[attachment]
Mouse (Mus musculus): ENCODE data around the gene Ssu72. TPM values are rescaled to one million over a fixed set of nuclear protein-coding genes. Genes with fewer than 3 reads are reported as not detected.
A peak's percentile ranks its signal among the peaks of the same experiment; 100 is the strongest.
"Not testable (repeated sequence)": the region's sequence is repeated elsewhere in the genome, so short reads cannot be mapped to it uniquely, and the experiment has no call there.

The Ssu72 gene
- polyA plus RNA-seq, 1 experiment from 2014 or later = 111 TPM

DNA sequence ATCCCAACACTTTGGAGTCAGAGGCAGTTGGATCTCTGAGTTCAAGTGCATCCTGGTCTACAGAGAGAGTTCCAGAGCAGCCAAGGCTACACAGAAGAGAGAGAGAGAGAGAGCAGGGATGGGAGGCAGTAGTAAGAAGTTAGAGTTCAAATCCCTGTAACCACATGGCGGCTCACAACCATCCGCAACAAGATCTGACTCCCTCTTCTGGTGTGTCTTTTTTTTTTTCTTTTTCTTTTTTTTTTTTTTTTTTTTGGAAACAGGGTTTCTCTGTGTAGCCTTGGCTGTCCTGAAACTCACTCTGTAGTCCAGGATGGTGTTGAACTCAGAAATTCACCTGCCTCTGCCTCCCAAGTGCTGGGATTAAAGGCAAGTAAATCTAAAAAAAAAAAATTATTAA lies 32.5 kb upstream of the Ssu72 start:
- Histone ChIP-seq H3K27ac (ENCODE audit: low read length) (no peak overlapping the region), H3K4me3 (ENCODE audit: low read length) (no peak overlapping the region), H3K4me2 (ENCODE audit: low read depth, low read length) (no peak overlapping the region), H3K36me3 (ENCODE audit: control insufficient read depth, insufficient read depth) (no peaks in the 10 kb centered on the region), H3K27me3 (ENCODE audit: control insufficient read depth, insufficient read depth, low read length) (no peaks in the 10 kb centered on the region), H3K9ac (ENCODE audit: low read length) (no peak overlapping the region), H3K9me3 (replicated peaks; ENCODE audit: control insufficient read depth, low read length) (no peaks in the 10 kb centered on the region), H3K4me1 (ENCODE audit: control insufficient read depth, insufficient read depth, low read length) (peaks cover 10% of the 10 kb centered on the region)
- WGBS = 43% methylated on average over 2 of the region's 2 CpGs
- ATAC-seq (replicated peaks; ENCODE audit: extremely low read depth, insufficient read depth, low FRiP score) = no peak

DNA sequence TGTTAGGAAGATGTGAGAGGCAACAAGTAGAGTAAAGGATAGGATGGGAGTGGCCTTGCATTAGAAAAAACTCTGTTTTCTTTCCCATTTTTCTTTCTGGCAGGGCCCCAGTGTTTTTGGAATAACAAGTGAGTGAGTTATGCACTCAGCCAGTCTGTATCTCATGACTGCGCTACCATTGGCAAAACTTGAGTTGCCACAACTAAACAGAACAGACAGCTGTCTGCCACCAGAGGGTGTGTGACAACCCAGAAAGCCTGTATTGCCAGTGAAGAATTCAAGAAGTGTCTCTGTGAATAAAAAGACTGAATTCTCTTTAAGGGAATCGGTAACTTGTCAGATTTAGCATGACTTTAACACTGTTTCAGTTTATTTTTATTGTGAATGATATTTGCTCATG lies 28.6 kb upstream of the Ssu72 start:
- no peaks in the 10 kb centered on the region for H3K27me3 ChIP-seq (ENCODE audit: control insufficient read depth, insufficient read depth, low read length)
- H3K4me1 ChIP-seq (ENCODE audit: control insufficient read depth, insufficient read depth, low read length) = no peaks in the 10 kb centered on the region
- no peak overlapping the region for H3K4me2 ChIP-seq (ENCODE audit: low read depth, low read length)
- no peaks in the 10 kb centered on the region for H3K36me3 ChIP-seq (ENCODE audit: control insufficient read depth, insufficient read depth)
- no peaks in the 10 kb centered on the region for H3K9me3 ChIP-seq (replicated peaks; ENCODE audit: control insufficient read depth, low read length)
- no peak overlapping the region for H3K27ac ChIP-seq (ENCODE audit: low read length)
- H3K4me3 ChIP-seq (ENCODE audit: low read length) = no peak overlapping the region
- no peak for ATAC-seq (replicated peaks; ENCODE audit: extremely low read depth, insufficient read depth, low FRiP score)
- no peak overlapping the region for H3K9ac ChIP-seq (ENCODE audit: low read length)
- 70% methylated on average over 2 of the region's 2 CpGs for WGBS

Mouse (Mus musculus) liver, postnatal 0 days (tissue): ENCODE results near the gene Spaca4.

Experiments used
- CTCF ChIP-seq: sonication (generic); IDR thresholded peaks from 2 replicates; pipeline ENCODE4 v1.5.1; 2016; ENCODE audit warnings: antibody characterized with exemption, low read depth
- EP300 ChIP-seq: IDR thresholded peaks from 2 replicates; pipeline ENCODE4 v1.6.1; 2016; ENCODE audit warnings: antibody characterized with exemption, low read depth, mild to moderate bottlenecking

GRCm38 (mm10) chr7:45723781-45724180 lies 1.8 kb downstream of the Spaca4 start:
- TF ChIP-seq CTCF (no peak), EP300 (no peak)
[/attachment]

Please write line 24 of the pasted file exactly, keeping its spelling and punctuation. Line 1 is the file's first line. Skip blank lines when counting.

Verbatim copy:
- EP300 ChIP-seq: IDR thresholded peaks from 2 replicates; pipeline ENCODE4 v1.6.1; 2016; ENCODE audit warnings: antibody characterized with exemption, low read depth, mild to moderate bottlenecking